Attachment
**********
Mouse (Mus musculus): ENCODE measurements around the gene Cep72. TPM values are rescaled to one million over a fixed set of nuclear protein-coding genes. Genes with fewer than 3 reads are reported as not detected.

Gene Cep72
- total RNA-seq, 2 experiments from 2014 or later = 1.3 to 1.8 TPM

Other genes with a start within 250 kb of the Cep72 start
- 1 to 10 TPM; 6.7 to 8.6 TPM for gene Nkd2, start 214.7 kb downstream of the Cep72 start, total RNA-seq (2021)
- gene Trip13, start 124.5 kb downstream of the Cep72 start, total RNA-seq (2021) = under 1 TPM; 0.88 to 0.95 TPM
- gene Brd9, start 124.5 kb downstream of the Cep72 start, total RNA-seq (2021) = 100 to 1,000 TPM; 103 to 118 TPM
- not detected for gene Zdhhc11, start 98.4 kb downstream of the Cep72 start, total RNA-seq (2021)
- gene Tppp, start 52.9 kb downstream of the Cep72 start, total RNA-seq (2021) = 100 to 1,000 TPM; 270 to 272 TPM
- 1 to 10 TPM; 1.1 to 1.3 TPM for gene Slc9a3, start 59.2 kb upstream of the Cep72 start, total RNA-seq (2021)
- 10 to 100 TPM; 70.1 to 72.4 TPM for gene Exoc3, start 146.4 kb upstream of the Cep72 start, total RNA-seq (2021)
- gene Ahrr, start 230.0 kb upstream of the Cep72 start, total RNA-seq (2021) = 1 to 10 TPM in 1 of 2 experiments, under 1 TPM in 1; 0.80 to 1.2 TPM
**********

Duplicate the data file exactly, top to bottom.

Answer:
Mouse (Mus musculus): ENCODE measurements around the gene Cep72. TPM values are rescaled to one million over a fixed set of nuclear protein-coding genes. Genes with fewer than 3 reads are reported as not detected.

Gene Cep72
- total RNA-seq, 2 experiments from 2014 or later = 1.3 to 1.8 TPM

Other genes with a start within 250 kb of the Cep72 start
- 1 to 10 TPM; 6.7 to 8.6 TPM for gene Nkd2, start 214.7 kb downstream of the Cep72 start, total RNA-seq (2021)
- gene Trip13, start 124.5 kb downstream of the Cep72 start, total RNA-seq (2021) = under 1 TPM; 0.88 to 0.95 TPM
- gene Brd9, start 124.5 kb downstream of the Cep72 start, total RNA-seq (2021) = 100 to 1,000 TPM; 103 to 118 TPM
- not detected for gene Zdhhc11, start 98.4 kb downstream of the Cep72 start, total RNA-seq (2021)
- gene Tppp, start 52.9 kb downstream of the Cep72 start, total RNA-seq (2021) = 100 to 1,000 TPM; 270 to 272 TPM
- 1 to 10 TPM; 1.1 to 1.3 TPM for gene Slc9a3, start 59.2 kb upstream of the Cep72 start, total RNA-seq (2021)
- 10 to 100 TPM; 70.1 to 72.4 TPM for gene Exoc3, start 146.4 kb upstream of the Cep72 start, total RNA-seq (2021)
- gene Ahrr, start 230.0 kb upstream of the Cep72 start, total RNA-seq (2021) = 1 to 10 TPM in 1 of 2 experiments, under 1 TPM in 1; 0.80 to 1.2 TPM